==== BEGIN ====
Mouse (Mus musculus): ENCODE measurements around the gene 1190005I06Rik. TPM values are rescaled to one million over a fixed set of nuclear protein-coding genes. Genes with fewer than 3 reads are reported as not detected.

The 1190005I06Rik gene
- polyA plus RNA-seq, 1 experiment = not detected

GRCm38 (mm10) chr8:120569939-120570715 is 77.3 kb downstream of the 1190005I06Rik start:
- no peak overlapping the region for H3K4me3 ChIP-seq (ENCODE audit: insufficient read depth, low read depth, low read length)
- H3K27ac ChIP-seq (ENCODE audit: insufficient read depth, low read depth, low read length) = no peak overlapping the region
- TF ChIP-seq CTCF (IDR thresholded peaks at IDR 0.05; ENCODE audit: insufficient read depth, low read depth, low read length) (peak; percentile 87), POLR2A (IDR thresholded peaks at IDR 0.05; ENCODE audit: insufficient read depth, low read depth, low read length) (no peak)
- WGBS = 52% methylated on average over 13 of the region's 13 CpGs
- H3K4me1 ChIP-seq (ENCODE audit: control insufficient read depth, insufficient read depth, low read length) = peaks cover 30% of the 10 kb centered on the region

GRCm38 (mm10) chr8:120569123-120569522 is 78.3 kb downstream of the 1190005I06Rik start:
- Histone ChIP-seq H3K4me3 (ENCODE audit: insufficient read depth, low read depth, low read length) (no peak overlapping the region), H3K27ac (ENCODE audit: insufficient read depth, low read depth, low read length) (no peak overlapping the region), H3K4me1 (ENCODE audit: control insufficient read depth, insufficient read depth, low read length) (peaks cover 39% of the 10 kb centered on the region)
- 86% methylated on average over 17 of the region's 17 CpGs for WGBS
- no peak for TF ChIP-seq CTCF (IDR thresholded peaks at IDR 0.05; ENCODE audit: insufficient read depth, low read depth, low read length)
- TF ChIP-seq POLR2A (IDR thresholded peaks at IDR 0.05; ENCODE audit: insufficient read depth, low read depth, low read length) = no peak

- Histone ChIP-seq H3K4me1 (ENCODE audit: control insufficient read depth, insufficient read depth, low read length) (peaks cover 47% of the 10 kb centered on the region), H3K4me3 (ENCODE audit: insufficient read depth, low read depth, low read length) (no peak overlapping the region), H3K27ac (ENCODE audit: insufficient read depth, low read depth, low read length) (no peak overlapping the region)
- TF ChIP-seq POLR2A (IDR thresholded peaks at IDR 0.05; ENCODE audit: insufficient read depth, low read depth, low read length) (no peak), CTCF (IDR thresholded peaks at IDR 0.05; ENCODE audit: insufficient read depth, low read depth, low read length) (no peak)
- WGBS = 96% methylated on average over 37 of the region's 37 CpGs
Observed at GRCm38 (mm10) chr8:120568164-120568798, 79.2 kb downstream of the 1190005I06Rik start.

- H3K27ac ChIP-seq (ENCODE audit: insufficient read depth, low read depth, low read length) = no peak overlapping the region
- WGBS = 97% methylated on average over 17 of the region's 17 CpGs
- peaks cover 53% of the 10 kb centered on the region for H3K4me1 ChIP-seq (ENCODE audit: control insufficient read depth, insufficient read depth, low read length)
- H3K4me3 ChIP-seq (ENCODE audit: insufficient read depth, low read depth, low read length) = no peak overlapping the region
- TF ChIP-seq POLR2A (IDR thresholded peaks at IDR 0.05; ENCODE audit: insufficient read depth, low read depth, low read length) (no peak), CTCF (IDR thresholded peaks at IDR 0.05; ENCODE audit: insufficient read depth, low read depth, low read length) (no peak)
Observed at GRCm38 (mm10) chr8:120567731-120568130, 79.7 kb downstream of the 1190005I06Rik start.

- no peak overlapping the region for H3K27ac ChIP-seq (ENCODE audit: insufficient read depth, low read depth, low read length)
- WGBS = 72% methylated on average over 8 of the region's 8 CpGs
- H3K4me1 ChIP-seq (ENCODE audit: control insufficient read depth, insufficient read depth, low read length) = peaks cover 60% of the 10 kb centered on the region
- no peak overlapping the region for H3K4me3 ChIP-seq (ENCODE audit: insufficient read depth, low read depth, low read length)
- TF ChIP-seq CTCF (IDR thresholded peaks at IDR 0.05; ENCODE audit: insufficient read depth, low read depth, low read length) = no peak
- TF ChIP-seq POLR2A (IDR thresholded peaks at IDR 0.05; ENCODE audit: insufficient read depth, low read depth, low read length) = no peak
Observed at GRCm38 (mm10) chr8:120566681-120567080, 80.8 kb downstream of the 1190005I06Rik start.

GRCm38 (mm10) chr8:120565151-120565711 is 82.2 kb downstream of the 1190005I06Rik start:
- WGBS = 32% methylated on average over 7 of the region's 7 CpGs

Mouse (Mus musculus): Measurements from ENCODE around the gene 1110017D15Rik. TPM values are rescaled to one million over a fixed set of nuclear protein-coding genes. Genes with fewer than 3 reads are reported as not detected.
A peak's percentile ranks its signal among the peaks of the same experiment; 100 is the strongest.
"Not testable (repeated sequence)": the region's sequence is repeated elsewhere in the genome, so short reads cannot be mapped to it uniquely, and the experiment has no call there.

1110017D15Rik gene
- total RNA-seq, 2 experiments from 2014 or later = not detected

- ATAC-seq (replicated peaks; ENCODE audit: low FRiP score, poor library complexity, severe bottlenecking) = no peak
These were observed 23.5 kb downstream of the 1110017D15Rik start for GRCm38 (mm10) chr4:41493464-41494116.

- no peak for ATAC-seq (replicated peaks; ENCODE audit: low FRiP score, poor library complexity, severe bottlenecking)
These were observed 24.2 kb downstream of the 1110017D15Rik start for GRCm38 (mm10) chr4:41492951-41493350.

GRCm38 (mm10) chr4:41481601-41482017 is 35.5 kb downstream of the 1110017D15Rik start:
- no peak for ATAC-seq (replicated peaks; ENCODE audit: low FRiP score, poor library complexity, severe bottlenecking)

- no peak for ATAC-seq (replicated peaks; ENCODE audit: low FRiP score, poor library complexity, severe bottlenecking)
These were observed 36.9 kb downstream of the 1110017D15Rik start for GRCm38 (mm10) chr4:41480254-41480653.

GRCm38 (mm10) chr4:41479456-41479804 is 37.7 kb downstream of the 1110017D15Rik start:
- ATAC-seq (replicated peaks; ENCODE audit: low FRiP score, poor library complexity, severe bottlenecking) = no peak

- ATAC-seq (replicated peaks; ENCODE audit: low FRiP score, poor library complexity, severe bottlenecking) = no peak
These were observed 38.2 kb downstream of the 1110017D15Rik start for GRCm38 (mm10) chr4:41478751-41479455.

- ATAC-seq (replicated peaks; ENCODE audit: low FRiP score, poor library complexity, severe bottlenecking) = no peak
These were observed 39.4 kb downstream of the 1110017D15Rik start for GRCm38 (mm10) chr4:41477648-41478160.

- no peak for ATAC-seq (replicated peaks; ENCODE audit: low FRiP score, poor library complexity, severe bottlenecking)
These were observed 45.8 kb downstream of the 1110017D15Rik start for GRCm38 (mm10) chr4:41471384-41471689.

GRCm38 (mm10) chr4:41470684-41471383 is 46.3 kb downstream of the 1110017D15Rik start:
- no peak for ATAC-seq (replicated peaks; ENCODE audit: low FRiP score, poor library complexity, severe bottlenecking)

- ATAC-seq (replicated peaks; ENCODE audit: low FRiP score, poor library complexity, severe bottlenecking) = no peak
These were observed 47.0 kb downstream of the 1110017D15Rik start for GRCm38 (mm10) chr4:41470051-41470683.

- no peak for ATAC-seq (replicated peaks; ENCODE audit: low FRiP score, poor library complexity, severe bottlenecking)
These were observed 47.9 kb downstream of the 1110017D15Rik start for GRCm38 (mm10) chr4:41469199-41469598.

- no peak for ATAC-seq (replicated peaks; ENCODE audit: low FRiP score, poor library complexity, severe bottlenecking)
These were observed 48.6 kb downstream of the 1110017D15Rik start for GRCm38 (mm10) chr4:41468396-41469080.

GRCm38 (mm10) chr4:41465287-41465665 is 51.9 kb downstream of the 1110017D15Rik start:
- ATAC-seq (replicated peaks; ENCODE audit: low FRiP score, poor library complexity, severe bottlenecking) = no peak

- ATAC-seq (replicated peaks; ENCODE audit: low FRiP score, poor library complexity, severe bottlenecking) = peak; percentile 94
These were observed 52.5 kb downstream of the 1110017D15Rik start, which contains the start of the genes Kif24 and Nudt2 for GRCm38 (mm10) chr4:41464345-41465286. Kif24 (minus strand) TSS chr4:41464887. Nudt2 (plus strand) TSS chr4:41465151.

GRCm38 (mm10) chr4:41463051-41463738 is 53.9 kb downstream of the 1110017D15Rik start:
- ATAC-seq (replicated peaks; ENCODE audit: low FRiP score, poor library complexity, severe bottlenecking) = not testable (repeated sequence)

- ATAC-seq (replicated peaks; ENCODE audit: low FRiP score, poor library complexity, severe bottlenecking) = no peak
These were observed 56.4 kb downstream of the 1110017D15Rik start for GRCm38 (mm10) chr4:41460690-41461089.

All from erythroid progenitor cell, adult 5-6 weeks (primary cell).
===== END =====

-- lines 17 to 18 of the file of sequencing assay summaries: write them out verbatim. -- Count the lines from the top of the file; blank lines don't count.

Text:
- WGBS = 96% methylated on average over 37 of the region's 37 CpGs
Observed at GRCm38 (mm10) chr8:120568164-120568798, 79.2 kb downstream of the 1190005I06Rik start.